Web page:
The composition of the ultrasound gel used was glycerin, carbomer, sodium hydroxide, propylene glycol, methylisothiazolinone, iodopropynyl, butylcarbamate and sodium chloride. As dermatitis secondary to prolonged contact with the ultrasound gel was suspected (the lesions coincided with the areas of skin exposed to the gel during manipulation of the ultrasound transducer), patch tests were carried out for methylisothiazolinone and the ultrasound get, with positive results for both substances (Fig. 2). The patient began to use latex gloves to avoid contact with the allergen and a moisturizer for his skin, and 3–4 weeks later, there was a marked improvement. In addition, the ultrasound gel was replaced by a hypoallergenic product.

Fig. 2.

Positive patch tests 72h after exposure to methylisothiazolinone (top) and ultrasound gel (bottom).


Allergic contact dermatitis generally appears as a subacute or chronic eczema, especially on the hands and face (in the case of cosmetic use), and can sometimes mimic chronic irritant dermatitis. Logistic regression analyses have identified painters, blacksmiths, operators of industrial machinery and individuals whose profession involves the use of cosmetics as being at risk, especially those over the age of 40 years.2 In the case we report here, the principal sensitizer was methylchloroisothiazolinone and the cause was prolonged exposure to this compound.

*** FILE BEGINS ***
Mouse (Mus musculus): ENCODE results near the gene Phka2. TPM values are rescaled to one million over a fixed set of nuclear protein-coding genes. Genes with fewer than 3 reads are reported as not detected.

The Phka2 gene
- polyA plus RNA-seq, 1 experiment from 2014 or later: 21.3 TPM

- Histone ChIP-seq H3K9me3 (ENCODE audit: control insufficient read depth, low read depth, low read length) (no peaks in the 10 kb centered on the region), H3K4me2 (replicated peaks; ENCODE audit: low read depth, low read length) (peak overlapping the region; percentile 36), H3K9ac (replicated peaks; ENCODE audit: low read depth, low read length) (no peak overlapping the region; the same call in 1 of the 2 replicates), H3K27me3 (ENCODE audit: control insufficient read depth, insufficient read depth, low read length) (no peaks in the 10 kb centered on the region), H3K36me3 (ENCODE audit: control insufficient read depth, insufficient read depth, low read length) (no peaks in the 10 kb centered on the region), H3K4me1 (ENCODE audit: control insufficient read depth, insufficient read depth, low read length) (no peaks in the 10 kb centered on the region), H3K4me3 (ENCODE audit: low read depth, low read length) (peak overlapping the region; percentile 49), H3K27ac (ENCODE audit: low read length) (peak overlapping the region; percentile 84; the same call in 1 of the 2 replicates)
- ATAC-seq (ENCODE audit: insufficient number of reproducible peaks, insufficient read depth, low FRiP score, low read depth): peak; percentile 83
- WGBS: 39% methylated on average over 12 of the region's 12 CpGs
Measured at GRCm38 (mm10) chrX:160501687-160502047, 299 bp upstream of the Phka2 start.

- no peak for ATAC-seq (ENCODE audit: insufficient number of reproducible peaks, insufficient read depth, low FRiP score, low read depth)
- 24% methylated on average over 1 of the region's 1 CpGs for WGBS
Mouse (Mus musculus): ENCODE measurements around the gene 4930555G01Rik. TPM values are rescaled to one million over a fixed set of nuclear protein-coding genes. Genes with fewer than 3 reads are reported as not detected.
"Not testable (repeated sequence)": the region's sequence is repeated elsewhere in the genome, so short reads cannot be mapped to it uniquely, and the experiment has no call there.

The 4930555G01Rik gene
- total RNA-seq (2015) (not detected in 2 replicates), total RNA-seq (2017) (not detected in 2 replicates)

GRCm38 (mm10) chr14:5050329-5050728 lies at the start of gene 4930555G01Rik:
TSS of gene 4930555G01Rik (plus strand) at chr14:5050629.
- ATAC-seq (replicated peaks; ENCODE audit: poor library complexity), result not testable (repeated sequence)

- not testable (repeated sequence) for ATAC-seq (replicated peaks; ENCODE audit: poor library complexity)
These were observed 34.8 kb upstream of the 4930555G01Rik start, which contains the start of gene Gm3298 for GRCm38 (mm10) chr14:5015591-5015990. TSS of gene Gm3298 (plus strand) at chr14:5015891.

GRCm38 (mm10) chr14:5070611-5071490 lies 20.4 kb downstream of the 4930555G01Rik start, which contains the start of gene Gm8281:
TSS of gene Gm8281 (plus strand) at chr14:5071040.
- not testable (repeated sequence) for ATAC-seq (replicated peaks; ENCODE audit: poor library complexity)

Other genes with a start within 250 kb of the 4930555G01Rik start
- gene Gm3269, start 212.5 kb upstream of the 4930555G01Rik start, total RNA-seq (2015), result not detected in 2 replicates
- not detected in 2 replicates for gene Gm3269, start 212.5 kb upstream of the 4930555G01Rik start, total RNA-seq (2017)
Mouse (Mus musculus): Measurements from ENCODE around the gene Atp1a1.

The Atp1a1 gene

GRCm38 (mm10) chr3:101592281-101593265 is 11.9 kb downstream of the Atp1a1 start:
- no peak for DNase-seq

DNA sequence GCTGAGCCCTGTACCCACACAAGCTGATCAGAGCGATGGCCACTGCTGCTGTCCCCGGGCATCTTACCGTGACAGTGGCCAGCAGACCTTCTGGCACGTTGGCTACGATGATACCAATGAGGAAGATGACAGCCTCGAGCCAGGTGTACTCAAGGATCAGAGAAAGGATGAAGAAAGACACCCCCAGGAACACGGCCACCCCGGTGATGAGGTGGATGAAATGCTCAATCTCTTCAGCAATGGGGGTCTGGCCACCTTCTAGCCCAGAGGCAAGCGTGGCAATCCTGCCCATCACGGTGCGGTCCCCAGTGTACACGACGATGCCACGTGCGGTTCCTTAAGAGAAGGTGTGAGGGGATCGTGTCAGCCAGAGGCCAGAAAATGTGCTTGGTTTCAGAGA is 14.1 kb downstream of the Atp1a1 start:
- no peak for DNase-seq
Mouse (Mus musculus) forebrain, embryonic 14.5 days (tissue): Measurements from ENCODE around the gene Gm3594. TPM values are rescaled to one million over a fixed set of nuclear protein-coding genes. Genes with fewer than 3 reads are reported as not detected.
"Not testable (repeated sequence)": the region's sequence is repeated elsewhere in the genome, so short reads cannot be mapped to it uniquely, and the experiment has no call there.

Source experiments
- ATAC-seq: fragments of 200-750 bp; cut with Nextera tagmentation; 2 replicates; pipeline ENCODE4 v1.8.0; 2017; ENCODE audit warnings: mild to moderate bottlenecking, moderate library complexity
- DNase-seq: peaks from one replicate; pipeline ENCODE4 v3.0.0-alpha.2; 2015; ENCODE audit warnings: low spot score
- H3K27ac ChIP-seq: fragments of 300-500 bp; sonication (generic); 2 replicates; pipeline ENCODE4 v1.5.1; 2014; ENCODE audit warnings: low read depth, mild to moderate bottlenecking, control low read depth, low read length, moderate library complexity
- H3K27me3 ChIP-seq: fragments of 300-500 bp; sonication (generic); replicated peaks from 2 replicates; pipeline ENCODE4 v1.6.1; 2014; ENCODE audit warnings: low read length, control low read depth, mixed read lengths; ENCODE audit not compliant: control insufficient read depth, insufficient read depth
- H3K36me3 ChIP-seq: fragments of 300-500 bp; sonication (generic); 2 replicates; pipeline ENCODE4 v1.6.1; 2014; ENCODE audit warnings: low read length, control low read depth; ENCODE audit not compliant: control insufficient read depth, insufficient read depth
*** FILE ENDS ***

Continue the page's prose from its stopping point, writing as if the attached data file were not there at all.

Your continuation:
Allergic dermatitis produced by ultrasound gels is rare, and has mainly been associated with substances like propylene glycol, methyldibromo glutaronitrile, parabens, imidazolidinyl urea and isothiazolinones. The series published to date mention cases in which patients have undergone ultrasound examinations, but the medical literature makes no reference to health care professionals.

Informative message: any eczema located on the dominant hand in health care professionals who perform ultrasound examinations may be secondary to contact dermatitis caused by the ultrasound gel.

M. Leiva-Salinas, L. Francés, J.F. Silvestre.
Actualización en la dermatitis de contacto alérgica por metilcloroisotiazolinona/metilisotiazolinona y metilisotiazolinona.
Actas Dermosifiliogr, 105 (2014), pp. 840-846
A. Verdelli, S. Francalanci, G.M. Palleschi.
Contact allergic dermatitis due to Kathon CG contained in ultrasound gel.
Dermatitis, 25 (2014), pp. 35-36
P. Eguino, A. Sánchez, N. Agesta, O. Lasa, J.A. Ratón, J.L. Díaz-Pérez.
Allergic contact dermatitis due to propylene glycol and parabens in an ultrasonic gel.
Contact Dermatitis, 48 (2003), pp. 290
J.F. Schwensen, T. Menné, K.E. Andersen, M. Sommerlund, J.D. Johanssen.
Occupations at risk of developing contact allergy to isothiazolinones in Danish contact dermatitis patients: results from a Danish multicentre study (2009–2012).
Contact Dermatitis, 71 (2014), pp. 295-302
J.T. Madsen, S. Broesby-Olsen, K.E. Andersen.
Undisclosed methylisothiazolinone in an ultrasound gel causing occupational allergic contact dermatitis.
Contact Dermatitis, 71 (2014), pp. 312-313

Please cite this article as: Garcia-Miguel J, Lamas-Doménech N, Barceló-Garcia P. Dermatitis alérgica de contacto en profesionales médicos por exposición a gel ecográfico. Reumatol Clin. 2016;12:115–116.

Copyright © 2015. Elsevier España, S.L.U. and Sociedad Española de Reumatología y Colegio Mexicano de Reumatología
Reumatología Clínica (English Edition)